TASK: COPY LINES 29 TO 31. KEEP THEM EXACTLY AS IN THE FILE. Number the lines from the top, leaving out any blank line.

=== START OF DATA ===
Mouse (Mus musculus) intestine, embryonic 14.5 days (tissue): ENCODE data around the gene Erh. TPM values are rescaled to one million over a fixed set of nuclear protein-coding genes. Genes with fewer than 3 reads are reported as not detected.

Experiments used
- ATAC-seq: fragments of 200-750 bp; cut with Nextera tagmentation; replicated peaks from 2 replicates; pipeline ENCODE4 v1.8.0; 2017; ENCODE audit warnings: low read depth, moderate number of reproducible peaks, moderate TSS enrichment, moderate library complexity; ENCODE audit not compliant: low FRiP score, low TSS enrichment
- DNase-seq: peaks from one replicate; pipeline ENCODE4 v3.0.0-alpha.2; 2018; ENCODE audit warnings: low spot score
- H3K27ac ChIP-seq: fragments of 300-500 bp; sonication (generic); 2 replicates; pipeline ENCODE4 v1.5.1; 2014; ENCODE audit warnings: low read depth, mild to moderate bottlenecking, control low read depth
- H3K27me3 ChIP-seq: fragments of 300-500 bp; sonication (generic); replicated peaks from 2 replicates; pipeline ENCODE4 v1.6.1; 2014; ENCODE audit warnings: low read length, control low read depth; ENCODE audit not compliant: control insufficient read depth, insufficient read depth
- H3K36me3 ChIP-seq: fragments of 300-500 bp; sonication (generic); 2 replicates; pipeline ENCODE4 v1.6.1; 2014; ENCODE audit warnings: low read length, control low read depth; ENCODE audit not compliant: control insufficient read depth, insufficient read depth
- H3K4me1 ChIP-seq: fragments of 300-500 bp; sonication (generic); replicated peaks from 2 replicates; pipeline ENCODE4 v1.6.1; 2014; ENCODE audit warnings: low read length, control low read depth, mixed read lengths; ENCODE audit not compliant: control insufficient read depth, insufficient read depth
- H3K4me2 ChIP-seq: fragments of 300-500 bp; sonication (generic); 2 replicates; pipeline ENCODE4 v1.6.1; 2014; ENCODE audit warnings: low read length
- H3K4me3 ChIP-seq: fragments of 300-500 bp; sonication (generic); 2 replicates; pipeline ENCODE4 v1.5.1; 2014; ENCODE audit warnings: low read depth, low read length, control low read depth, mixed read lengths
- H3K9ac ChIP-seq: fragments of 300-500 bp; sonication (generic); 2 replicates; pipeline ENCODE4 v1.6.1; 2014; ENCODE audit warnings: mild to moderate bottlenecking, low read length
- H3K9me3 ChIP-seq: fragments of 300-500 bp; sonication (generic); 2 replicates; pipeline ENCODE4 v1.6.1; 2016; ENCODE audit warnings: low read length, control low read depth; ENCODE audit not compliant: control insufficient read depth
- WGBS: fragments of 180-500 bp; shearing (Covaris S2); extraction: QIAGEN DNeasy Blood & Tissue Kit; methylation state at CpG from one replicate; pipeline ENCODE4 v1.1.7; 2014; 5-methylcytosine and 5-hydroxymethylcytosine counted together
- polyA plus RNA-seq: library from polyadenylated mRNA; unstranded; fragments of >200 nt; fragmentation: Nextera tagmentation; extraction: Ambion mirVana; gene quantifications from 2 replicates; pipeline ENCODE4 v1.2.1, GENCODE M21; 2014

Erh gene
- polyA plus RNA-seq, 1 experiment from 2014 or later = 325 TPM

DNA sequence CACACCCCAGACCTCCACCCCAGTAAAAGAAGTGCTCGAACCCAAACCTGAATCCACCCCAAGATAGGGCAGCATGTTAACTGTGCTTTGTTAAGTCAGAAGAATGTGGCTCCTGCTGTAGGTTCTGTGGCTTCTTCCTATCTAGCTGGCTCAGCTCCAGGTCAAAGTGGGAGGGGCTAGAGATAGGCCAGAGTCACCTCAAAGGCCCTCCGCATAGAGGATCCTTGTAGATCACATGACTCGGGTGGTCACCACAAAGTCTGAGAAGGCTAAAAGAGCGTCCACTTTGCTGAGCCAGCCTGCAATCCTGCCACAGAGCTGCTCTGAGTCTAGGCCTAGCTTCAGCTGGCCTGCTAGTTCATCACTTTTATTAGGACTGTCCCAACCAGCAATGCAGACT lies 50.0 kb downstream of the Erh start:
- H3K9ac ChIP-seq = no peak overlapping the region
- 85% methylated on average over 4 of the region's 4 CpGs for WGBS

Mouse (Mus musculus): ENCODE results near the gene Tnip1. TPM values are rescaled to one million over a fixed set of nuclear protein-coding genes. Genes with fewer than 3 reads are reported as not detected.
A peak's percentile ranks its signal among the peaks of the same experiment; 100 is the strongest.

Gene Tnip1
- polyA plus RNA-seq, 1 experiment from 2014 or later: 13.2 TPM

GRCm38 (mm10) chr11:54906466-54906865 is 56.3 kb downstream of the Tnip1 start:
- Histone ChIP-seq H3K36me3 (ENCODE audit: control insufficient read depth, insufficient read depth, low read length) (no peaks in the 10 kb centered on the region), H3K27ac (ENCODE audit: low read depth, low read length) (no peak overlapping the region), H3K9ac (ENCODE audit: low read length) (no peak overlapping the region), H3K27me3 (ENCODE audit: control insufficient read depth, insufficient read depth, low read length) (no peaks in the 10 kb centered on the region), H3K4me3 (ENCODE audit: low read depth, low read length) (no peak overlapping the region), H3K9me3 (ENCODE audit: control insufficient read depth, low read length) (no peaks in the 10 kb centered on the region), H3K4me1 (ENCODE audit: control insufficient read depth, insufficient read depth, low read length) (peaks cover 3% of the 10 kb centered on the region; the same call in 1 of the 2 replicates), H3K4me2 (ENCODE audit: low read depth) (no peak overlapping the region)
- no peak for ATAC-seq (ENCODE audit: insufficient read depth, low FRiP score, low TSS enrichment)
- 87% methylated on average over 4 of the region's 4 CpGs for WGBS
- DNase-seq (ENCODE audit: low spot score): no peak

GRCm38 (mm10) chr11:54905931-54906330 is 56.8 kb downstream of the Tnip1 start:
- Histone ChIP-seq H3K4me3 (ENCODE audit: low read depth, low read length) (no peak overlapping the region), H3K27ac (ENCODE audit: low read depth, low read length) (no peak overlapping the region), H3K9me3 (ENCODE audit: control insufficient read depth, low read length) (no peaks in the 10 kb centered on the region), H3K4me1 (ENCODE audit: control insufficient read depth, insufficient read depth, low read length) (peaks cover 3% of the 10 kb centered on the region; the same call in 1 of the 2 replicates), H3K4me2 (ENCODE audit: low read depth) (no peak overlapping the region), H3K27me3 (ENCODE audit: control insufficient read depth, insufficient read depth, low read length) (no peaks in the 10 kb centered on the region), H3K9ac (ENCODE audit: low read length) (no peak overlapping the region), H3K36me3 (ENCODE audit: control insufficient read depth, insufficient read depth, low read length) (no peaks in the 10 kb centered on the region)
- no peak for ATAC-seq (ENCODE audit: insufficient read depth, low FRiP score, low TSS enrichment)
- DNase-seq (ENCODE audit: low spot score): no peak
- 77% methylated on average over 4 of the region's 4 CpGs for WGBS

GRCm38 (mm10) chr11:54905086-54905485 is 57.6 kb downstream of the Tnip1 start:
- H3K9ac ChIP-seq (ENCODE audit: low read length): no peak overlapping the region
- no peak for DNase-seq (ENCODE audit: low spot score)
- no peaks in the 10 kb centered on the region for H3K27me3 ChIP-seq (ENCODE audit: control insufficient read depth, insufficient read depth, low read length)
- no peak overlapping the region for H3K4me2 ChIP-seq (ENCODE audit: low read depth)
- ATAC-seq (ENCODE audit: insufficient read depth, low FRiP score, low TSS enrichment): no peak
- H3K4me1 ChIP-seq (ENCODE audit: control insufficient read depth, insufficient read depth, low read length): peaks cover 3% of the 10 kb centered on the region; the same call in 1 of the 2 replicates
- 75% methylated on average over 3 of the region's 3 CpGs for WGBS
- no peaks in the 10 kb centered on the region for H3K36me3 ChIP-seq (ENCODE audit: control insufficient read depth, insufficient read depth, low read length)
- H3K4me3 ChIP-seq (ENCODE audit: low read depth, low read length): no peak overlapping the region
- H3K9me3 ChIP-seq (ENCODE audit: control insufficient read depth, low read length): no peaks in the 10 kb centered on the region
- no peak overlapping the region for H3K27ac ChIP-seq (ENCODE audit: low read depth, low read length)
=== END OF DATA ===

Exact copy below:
GRCm38 (mm10) chr11:54905931-54906330 is 56.8 kb downstream of the Tnip1 start:
- Histone ChIP-seq H3K4me3 (ENCODE audit: low read depth, low read length) (no peak overlapping the region), H3K27ac (ENCODE audit: low read depth, low read length) (no peak overlapping the region), H3K9me3 (ENCODE audit: control insufficient read depth, low read length) (no peaks in the 10 kb centered on the region), H3K4me1 (ENCODE audit: control insufficient read depth, insufficient read depth, low read length) (peaks cover 3% of the 10 kb centered on the region; the same call in 1 of the 2 replicates), H3K4me2 (ENCODE audit: low read depth) (no peak overlapping the region), H3K27me3 (ENCODE audit: control insufficient read depth, insufficient read depth, low read length) (no peaks in the 10 kb centered on the region), H3K9ac (ENCODE audit: low read length) (no peak overlapping the region), H3K36me3 (ENCODE audit: control insufficient read depth, insufficient read depth, low read length) (no peaks in the 10 kb centered on the region)
- no peak for ATAC-seq (ENCODE audit: insufficient read depth, low FRiP score, low TSS enrichment)